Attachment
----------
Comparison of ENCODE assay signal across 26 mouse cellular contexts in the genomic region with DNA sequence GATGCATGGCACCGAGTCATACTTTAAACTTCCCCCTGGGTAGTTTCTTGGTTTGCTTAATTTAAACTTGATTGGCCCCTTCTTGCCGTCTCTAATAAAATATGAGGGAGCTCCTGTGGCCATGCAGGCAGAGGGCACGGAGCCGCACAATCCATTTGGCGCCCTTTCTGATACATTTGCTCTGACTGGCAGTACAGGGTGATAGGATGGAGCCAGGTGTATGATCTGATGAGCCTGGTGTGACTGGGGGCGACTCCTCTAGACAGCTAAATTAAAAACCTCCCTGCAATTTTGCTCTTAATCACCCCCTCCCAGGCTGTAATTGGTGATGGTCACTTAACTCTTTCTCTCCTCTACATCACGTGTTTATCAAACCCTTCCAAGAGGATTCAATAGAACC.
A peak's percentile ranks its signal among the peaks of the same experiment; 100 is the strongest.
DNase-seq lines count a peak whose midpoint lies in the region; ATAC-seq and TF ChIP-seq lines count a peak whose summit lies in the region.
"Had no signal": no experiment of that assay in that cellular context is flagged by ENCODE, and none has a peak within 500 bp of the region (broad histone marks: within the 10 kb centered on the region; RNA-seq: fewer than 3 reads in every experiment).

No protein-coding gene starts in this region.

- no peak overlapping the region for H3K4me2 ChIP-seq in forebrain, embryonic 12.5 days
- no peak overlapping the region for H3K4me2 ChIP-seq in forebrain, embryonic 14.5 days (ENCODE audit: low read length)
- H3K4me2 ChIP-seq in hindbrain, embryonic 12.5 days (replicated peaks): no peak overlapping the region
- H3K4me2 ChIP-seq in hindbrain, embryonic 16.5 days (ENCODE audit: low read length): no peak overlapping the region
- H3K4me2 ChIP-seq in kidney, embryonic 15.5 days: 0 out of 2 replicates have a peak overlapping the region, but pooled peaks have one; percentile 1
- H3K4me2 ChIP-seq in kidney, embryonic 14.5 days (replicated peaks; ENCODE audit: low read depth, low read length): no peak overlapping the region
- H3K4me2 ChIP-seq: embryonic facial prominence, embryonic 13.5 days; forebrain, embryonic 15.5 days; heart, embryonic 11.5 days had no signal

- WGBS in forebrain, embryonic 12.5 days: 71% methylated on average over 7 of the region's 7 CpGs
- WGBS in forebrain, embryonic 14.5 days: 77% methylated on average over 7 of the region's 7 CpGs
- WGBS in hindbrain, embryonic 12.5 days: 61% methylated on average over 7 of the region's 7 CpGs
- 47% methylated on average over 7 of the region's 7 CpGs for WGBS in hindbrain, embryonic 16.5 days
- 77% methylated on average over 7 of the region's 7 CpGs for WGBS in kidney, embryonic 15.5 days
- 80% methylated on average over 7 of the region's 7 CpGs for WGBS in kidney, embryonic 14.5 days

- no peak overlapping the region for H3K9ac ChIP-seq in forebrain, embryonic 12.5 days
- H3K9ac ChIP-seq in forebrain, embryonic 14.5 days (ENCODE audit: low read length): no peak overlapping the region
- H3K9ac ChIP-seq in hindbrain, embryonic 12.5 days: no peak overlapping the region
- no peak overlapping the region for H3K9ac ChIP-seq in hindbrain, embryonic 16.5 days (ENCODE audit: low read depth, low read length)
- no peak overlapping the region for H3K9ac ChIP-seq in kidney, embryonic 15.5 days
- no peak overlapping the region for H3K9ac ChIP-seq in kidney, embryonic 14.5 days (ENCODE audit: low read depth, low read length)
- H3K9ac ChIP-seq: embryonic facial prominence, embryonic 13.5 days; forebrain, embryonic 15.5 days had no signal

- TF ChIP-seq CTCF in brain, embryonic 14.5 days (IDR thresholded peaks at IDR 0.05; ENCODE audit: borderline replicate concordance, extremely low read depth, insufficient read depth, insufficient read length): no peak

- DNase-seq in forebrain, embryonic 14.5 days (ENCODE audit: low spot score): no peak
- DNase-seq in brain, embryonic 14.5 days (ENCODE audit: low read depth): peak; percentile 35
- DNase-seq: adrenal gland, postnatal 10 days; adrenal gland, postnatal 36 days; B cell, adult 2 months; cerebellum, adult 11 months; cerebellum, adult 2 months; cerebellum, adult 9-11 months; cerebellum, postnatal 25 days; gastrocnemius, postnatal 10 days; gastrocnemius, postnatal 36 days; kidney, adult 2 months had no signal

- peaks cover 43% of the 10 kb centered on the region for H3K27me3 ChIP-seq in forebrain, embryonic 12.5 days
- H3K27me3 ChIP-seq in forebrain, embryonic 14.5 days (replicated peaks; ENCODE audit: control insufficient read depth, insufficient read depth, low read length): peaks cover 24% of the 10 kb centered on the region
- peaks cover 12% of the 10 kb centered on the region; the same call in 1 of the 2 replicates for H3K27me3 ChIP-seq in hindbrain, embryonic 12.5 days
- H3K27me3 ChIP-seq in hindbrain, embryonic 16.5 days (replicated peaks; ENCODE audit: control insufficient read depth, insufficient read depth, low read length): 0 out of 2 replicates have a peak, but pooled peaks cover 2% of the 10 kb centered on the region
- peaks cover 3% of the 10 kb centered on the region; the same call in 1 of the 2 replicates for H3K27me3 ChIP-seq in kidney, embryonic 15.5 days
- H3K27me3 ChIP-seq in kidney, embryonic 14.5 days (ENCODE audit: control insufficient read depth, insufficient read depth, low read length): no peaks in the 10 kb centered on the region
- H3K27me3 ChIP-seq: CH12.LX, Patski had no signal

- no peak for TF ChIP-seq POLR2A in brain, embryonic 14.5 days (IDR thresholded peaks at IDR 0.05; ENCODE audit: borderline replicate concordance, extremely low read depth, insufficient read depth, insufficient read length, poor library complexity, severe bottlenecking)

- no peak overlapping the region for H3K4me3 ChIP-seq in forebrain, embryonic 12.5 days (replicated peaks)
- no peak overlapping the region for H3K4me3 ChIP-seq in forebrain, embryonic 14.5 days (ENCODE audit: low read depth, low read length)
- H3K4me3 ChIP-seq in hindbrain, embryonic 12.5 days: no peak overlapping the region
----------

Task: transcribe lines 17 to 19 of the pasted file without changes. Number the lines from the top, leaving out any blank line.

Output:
- 77% methylated on average over 7 of the region's 7 CpGs for WGBS in kidney, embryonic 15.5 days
- 80% methylated on average over 7 of the region's 7 CpGs for WGBS in kidney, embryonic 14.5 days

- no peak overlapping the region for H3K9ac ChIP-seq in forebrain, embryonic 12.5 days